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All That Glitters Is Not Chrome

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With the launch of Google's Chrome browser Tuesday, the Google machine moves into another territory. Like previous moves, Google has managed to grab a decent chunk of the market in just a few days.

Chrome has already grabbed about 2.5 percent of the market, according to Clicky.com, a company that monitors more than 45,000 Web sites. With 1.4 billion Internet users globally, if these numbers carry across, 35 million people could potentially download Chrome in two to three days. Obviously, if the numbers are concentrated more in the United States, the number of downloads will be considerably less.

If Google posts numbers of the initial downloads, it will be interesting to see if they beat Firefox's effort at Download Day -- guess we'll have to wait and see if "Guinness Book of World Records" changes their listing.

Chrome Pros and Cons

The speed of the new browser has impressed many. Also impressive: the browser's ability to keep processes in individual tabs, which isolates any problems. Thus, if one tab crashes, you don't lose all of the connections you have open.

There are some initial challenges to the limits of the browser. A couple of security holes have been found, as apparently it was built using an earlier, flawed version of WebKit, which was also used in developing Safari.

While many of the people in our industry were busy watching the launch and Twittering about it (myself included), it will take some time before it becomes a popular browser. Its streamlined approach has restricted toolbars and plugins, which is a major drawback for people who use many of these tools for work.

Even The New York Times wrote about Chrome's impact on the toolbar industry: "According to comScore, toolbars contribute 12 percent of search queries at Google, 18 percent at Yahoo and 42 percent at IAC's Ask."

Without any toolbar search boxes in Chrome, Google would stand to garner most of that leaked search traffic from the Omnibox, even with their option of choosing the default search engine used to bring up pages when keywords are typed in the address bar.

PC World's "Google's Chrome: 7 Reasons for It and 7 Reasons Against It" provides some good insights into the launch and the application. Among the negatives is a Big Brother feel: "Have you seen all the hype about Google's privacy practices and how much of your data it shares with advertisers? Imagine the potential ammo you're giving it by using this browser. Google will now have total control over your experience from the time you open Chrome to the time you shut down. In some sense, you might just as well invite DoubleClick to watch over your shoulder while you surf."

Aaron Wall offers some interesting insights into the potential impact of the self-fill suggestion approach on search results. If people see the site as a suggestion, they may be more inclined to click on it in the results displayed, thus changing SERP clicks. His article is another that should be read by all SEOs.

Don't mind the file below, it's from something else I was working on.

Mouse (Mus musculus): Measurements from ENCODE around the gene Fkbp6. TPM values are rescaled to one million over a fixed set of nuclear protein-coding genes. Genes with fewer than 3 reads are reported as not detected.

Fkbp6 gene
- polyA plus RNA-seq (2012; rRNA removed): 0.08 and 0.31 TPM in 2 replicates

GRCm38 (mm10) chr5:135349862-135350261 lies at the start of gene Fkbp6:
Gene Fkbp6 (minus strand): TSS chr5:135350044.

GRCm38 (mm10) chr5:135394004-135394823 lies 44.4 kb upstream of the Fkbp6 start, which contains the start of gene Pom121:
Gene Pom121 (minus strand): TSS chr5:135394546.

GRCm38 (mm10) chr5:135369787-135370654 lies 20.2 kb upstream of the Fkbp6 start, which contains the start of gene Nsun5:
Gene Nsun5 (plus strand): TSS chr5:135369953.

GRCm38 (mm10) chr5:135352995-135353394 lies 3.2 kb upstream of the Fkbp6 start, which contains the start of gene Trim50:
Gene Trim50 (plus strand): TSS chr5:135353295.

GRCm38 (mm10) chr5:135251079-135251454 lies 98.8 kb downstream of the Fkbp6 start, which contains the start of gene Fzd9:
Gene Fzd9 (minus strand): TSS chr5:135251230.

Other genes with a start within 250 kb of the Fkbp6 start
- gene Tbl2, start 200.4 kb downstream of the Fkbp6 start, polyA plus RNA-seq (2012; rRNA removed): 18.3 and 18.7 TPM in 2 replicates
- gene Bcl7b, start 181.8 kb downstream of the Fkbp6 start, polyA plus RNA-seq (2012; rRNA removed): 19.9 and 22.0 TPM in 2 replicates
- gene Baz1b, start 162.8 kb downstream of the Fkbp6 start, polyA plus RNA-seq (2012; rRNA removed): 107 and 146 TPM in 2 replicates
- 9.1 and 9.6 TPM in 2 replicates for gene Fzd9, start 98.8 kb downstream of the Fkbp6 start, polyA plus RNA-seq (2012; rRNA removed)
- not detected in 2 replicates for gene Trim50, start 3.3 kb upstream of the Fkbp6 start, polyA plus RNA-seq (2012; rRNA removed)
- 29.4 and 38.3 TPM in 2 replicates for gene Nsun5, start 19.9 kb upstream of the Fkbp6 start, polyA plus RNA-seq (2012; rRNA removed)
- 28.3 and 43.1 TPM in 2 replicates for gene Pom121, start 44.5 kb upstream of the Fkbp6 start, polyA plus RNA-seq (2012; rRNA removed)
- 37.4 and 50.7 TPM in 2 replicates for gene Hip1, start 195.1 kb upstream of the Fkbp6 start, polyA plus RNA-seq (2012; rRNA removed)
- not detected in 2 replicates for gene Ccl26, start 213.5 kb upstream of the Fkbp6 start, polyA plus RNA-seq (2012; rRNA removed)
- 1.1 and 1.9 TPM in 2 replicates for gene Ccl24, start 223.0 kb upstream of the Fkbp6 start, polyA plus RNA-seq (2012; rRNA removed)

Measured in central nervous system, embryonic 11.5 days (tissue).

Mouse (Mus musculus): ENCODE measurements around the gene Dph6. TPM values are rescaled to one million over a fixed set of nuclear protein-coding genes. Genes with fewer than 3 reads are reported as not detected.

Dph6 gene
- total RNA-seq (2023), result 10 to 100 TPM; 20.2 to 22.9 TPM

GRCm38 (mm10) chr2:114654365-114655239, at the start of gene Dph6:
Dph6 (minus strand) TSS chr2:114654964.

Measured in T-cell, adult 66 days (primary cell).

Matt Cutts has written a response to many of the objections initially being passed around, including the error in their initial EULA which stated they had control over all browser activity.

Will Chrome Start Another Browser War?

More than likely, Chrome will be a strong contender, but Google will need to have deals in place with PC manufacturers to have it preinstalled before it gains even deeper infiltration. The addition of the offer to download the beta on the search homepage could grab them a lot of users, given their market share. Interestingly, they are offering it in the UK and Japan, but China, Germany and France don't have it on their homepages.

Loren Baker at Search Engine Journal had good coverage on this topic, specifically asking people on Twitter what they thought of it in the first hours of its rollout. Hey, he even quoted me, so you know it was good.

But of all the comments, Jim Hedger's was the best: "The Third Keystroke of the Googopalypse."

Hey, it's a new toy right now and as the name suggests it is bright and shiny. I doubt if it will be "Zunezilla" as CNET has suggested.

Kevin Newcomb Fires Back

I don't think Google really needs to get a very big share of the market for Chrome to be considered successful. Even if it remains the browser of the digerati, Google has gained untold insights into user behavior, and will no doubt use that to make our lives more difficult as search marketers.

During the launch event, Google repeatedly said that Chrome is about making the Web better, so that Google can benefit from more people using its Web-based applications. While that's a noble idea, and it certainly makes sense that Google would benefit from a faster Internet experience, I can't help but be cynical and think there's much more to it than that.

Behavioral data is the Holy Grail of advertising. Just ask MC Hammer. Google is already tapping into this with its toolbar for Firefox, but imagine if Google knew everything you did online. It's "omnibox" captures everything: search queries, URLs, favorites...even searches made on other search engines. Now that's a treasure trove of data.

That data will allow Google to make changes to its Web search, Web analytics, and especially to its advertising algorithms. Google can also use Chrome as a beta for its Android mobile browser.

When you consider that Google is also coming at this from the developer side with Google Gears, it seems like it won't be long before we consider surfing the Googlenet to be the status quo.


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